Experiments have shown that creative people have different brain patterns when actively creative. Colin Martindale, professor of psychology at the University of Maine, conducted tests on what he calls the ‘inspiration and elaboration phases’ of the creative process. That is the ability to be receptive to ideas and inspiration, and then to be able to focus and work on those ideas. While all participants – both creative and non-creative – were able to apply themselves to the elaboration phase, only the creative people were able to relax their minds enough to dream and let things come to them during the inspiration phase. Part of the trick of creativity is being able to move backwards and forwards between these two states of mind. And while the more creative people couldn’t do this to order during Martindale’s tests, they intuitively knew when it was right to be relaxed and open-minded and when it was time to be focused and concentrated.

It is not impossible to learn how to be more creative. Experiments have shown that just by encouraging people to relax, you can increase the number of ideas that they come up with. Certain forms of meditation are effective as a means of learning how to enter a creative mental state – one that is relaxed and receptive but also awake and alert.

Essentially, creativity is all about learning to listen to the unconscious and being able to cultivate that relaxed and alert time that is typical of meditation and dreaming. Very creative people may be able to do this intuitively, but it is important to realise that we were all born with creative minds.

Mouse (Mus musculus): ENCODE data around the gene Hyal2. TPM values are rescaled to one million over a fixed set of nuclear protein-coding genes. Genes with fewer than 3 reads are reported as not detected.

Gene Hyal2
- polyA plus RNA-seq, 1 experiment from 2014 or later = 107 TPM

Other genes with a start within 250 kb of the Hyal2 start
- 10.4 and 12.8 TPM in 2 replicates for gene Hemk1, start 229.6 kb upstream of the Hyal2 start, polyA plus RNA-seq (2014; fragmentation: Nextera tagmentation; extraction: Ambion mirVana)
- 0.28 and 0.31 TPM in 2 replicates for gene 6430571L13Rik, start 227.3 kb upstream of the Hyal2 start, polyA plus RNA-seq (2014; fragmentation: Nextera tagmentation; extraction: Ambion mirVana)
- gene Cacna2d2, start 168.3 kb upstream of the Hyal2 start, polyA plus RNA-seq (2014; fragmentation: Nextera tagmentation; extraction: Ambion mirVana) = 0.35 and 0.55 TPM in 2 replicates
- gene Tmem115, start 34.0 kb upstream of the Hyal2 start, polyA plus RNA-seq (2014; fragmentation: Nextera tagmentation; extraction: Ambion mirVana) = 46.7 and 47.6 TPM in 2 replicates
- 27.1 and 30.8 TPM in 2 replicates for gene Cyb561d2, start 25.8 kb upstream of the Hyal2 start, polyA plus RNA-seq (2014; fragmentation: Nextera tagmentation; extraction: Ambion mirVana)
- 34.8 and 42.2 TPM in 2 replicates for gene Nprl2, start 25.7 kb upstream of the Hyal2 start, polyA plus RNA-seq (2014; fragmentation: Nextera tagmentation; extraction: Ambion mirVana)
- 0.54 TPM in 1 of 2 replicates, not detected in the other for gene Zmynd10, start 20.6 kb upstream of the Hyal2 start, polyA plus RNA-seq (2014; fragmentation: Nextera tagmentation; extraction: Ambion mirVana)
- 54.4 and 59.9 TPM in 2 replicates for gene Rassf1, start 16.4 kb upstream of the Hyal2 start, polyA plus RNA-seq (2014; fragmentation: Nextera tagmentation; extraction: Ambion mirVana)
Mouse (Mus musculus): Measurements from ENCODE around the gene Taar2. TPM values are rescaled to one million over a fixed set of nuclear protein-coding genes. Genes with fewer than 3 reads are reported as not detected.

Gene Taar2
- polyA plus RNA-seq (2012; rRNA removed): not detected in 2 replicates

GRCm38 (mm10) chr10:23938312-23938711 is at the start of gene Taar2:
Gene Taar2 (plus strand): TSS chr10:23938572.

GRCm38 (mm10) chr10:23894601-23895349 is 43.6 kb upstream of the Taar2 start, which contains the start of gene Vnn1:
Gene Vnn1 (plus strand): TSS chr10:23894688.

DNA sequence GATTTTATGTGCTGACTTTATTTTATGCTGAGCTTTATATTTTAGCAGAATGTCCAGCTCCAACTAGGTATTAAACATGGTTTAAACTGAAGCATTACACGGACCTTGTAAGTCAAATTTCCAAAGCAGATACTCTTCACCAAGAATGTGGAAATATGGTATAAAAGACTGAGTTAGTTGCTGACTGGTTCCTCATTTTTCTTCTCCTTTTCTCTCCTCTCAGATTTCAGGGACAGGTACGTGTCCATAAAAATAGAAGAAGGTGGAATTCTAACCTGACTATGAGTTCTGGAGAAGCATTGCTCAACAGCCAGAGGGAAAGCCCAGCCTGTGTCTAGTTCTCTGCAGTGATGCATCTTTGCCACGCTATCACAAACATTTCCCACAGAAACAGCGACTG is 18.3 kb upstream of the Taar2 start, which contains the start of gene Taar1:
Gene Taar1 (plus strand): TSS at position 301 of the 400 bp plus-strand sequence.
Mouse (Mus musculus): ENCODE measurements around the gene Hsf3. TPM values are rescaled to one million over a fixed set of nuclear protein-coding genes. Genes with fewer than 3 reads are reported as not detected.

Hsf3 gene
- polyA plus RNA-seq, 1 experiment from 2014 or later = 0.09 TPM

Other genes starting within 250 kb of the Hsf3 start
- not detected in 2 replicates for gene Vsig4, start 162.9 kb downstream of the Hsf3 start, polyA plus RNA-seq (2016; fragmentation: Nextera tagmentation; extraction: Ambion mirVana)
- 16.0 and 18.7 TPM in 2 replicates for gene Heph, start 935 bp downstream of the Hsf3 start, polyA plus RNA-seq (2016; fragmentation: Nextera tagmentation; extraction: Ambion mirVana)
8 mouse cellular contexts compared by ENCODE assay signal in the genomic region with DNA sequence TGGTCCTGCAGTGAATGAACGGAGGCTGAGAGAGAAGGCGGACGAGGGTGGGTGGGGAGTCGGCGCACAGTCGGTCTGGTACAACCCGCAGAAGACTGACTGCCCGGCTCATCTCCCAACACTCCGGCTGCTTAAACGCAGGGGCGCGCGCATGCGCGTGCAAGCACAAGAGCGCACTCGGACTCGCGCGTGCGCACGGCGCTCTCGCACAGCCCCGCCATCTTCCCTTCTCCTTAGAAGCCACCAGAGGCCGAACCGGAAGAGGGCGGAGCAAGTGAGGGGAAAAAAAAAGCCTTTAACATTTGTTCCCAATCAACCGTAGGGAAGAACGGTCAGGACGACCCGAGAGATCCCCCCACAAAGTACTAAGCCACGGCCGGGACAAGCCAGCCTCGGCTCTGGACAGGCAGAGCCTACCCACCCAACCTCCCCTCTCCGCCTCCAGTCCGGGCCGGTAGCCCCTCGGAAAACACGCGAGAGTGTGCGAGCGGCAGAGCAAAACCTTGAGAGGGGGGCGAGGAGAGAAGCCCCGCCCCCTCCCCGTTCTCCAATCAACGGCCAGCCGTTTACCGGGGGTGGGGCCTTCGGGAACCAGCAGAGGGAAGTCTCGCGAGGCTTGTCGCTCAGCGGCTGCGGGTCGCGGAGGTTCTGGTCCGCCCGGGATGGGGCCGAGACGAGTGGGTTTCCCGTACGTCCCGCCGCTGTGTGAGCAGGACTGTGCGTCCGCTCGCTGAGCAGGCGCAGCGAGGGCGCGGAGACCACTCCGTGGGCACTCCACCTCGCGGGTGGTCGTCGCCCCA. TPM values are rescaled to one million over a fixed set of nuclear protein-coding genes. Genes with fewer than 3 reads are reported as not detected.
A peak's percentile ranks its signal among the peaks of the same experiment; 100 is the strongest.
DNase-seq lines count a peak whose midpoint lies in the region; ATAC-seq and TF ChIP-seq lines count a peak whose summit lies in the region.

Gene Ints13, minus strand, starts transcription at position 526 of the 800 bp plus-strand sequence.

Categories: Education

5 replies

  1. “Colleges being nothing but grooming schools for the middleclass non-identity which usually finds its perfect expression on the outskirts of the campus in rows of well-to-do houses with lawns and television sets is each living room with everybody looking at the same thing and thinking the same thing at the same time while the Japhies of the world go prowling in the wilderness to hear the voice crying in the wilderness, to find the ecstasy of the stars, to find the dark mysterious secret of the origin of faceless wonderless crapulous civilization”—-JACK KEROUAC, “THE DHARMA BUMS”

    Back to the sixties????